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              • #8
                I have the same one, the Garmin Etrex and I haven't experience that but I mainly run in the open and have the GPS in my shirt pocket or saddle bag.
                I would like a little pocket high up on my arm so it is not blocked. I have lost the signal at times due to my body I assume blocking contact.

                I want out of this "training level "and into the "going the distance"??? I haven't been in training for nothing in the last 20 plus plus years. LOL

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                • #9
                  Originally posted by Shadow14 View Post
                  I have the same one, the Garmin Etrex and I haven't experience that but I mainly run in the open and have the GPS in my shirt pocket or saddle bag.
                  I would like a little pocket high up on my arm so it is not blocked. I have lost the signal at times due to my body I assume blocking contact.

                  I want out of this "training level "and into the "going the distance"??? I haven't been in training for nothing in the last 20 plus plus years. LOL
                  The pocket sounds like a good idea. Some day I want to sew the perfect riding outfit for myself. My fear, however, is that I'll have as many pockets as a fly fisherman, my garment will weigh 30 pounds when I'm done loading the "essentials," and I'll jingle so much when I move that the horses will all spook.

                  Regarding training level, it's measured by sheer numbers of posts. Yak on, and you'll find yourself a Grand Prix rider by and by. Then you can complain about the saddle horn hitting you in the gut during your stadium jumping rounds.

                  Comment


                  • #10
                    I started out with a Gamin Foretrex (wrist style unit) but I recently decided to move up to a handheld unit. I did a little research and decided to spend the money on one of the units with the new and improved chip. The satellite sensitivity is sooooo much beter than the older models and so much more accurate as to location and mileage. I need to spend mnore time playing around with this thing but really, if you want accuracy then pay a little more and get the better models. I have the Garmin 60cx. There is a 60 cSx which also measure altitude and adjusts your mileage accordingly. Look for Garmin models with the cx in the model number to find the units with the better chip.

                    Bonnie

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                    • #11
                      You might lose the signal in dense forest or if the terrain has deep gullies. I had that problem, so bought an external amplified antenna and strapped it to my mare's head :-) Not all handheld GPS units can connect to an external antenna.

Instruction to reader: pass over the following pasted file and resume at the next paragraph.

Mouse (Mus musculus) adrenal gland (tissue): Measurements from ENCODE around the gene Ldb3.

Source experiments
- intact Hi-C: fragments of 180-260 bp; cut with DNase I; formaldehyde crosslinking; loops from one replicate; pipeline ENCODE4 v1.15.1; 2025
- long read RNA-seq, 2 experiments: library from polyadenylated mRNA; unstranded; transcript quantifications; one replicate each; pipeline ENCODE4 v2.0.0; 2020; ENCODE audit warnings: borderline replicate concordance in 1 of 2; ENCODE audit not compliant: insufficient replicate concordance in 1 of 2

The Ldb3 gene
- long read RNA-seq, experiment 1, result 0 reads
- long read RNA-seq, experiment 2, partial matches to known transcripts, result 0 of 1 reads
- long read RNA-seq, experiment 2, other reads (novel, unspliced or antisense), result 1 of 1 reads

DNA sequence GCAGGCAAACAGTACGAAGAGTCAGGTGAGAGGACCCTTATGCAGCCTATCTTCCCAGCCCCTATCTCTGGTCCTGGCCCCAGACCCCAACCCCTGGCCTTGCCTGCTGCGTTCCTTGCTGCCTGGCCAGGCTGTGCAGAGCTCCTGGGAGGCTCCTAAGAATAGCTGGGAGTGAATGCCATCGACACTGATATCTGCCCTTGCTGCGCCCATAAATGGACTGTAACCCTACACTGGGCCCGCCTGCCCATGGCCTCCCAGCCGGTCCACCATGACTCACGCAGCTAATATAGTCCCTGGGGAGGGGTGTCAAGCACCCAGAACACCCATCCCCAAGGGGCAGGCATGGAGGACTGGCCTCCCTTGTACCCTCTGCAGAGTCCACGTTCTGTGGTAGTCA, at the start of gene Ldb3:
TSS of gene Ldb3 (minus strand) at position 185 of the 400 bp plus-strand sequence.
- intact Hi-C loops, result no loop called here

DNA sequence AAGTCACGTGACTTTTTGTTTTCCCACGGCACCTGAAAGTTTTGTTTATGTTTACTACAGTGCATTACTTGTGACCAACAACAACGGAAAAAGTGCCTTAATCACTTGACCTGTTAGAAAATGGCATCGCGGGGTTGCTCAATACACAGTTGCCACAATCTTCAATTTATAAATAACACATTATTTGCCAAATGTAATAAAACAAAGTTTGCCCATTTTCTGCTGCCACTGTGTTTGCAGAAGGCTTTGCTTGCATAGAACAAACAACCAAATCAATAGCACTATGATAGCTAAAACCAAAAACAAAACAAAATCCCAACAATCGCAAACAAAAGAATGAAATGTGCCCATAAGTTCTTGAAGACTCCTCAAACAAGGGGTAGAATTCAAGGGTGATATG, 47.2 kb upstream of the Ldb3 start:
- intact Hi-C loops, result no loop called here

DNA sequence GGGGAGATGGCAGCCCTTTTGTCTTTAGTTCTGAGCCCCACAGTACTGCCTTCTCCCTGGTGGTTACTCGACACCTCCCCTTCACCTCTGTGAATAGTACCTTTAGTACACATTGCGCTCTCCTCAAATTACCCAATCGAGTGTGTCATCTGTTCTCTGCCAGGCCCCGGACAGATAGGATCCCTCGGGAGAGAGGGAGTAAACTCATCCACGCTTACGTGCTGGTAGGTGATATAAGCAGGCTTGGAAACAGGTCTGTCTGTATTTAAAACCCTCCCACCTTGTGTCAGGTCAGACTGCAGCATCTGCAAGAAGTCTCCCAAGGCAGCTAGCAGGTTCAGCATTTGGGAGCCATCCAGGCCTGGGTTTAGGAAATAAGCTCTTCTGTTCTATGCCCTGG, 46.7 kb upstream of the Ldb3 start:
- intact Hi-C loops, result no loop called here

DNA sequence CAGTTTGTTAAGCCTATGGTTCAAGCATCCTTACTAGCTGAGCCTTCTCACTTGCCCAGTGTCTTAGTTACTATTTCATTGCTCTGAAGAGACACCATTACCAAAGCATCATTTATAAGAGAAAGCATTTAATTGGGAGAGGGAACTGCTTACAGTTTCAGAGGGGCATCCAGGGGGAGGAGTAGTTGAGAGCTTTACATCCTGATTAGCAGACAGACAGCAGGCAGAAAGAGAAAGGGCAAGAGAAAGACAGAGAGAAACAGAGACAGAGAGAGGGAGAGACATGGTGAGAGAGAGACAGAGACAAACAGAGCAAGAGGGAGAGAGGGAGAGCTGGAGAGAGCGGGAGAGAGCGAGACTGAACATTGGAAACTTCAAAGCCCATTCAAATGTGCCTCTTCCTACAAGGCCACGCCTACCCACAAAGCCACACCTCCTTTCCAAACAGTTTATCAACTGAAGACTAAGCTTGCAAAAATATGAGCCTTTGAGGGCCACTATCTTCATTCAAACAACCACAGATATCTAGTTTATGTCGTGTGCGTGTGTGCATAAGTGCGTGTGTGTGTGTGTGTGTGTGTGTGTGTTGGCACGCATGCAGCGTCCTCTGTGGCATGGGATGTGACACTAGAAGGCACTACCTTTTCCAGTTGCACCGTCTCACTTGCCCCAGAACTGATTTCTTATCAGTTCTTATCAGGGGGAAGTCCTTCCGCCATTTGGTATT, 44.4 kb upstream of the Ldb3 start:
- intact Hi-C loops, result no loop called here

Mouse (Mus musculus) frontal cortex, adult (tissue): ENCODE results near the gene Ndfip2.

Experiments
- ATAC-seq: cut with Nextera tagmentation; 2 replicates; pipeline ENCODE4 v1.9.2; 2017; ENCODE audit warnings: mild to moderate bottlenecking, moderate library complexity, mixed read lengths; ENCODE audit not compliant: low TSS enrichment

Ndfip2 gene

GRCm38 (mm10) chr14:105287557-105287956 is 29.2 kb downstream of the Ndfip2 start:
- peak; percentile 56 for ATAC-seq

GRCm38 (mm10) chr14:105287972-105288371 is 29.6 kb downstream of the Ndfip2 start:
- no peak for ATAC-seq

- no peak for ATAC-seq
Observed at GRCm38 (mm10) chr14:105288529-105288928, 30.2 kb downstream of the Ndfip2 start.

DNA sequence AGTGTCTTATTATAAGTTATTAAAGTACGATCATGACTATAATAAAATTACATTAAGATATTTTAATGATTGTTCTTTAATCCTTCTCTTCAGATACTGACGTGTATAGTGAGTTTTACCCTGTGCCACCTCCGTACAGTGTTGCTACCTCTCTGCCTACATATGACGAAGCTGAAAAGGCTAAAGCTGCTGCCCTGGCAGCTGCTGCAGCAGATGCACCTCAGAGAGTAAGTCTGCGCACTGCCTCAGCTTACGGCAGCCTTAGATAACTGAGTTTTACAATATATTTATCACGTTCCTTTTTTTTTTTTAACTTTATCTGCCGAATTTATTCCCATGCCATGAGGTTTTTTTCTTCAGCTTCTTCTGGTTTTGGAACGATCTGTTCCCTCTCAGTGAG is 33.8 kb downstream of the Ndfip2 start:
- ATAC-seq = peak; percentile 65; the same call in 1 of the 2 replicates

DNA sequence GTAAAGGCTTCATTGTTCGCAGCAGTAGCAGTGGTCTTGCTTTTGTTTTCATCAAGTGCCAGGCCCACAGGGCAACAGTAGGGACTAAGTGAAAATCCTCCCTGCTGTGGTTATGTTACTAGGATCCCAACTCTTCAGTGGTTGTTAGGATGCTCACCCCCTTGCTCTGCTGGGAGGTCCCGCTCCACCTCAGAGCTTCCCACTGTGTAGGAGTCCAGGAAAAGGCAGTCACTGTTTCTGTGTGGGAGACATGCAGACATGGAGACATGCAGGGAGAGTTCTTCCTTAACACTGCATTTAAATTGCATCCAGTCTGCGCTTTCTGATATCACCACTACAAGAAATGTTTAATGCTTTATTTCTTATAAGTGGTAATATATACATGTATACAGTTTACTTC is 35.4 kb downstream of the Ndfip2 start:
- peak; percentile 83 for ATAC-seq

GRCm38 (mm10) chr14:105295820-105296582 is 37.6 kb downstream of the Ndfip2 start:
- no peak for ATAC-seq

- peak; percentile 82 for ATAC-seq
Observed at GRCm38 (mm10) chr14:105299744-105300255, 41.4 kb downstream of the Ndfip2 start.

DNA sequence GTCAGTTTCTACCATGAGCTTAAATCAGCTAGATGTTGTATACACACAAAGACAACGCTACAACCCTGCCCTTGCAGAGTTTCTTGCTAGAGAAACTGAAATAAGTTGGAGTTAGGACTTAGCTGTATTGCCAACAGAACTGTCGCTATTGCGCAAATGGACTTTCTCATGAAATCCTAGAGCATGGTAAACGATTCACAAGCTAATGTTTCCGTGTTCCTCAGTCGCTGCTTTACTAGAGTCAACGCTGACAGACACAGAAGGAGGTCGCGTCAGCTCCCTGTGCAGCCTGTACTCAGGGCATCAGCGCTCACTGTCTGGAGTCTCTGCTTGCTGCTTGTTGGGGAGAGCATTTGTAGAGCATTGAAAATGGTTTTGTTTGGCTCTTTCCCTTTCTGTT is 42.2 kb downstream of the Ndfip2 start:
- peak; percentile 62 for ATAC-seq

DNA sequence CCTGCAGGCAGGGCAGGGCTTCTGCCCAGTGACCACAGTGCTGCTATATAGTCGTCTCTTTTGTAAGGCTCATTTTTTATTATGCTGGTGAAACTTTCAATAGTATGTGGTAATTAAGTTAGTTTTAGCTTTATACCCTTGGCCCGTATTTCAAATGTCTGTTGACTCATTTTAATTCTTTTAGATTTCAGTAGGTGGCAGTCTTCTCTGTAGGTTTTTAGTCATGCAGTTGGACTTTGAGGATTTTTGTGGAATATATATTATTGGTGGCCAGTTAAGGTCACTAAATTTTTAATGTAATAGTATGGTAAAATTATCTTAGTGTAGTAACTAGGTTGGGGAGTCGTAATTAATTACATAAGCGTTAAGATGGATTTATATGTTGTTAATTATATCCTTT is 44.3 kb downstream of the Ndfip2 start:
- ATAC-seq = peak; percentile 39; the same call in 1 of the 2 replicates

I'd definitely get a data cable accessory. That way you can download your routes to your computer and plot them on topo maps. Delorme sells great map software.
                      http://www.youtube.com/user/toowoombatoo?feature=mhee

                      Comment


                      • #12
                        Originally posted by carp View Post
                        The pocket sounds like a good idea. Some day I want to sew the perfect riding outfit for myself. My fear, however, is that I'll have as many pockets as a fly fisherman, my garment will weigh 30 pounds when I'm done loading the "essentials," and I'll jingle so much when I move that the horses will all spook.

                        Regarding training level, it's measured by sheer numbers of posts. Yak on, and you'll find yourself a Grand Prix rider by and by. Then you can complain about the saddle horn hitting you in the gut during your stadium jumping rounds.
                        Putting it in your pocket might not be the best idea. Your body will block a large portion of the signals, so the reception will be poor. Poor reception means big errors in the location calculation. You're better off strapping it to your arm like a cellphone.
                        http://www.youtube.com/user/toowoombatoo?feature=mhee

                        Comment


                        • #13
                          My GPS is combined with a two way radio. That makes it just a little bit bulky to strap to my arm, plus unstrapping it every time someone paged me might be a bit awkward. On the plus side, it's got a very obvious antenna. It's pretty easy to see if the antenna is pointed at the sky.

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                          • #14
                            I've been carrying my GPS unit in a water bottle holder strapped to the front edge of my saddle. So far this new unit had been fine but I haven't been down in any deep canyons. Tree cover hasn't been a problem yet but the foliage will get heavier. I ride largely in dense foliage areas.

                            Bonnie

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                            • #15
                              My garmin forerunner 201 is a wrist model, but I am vain and hate watch tans, so I just put it on one of my belt loops
                              (¯`·._¤ Jess!·._¤ ´¯)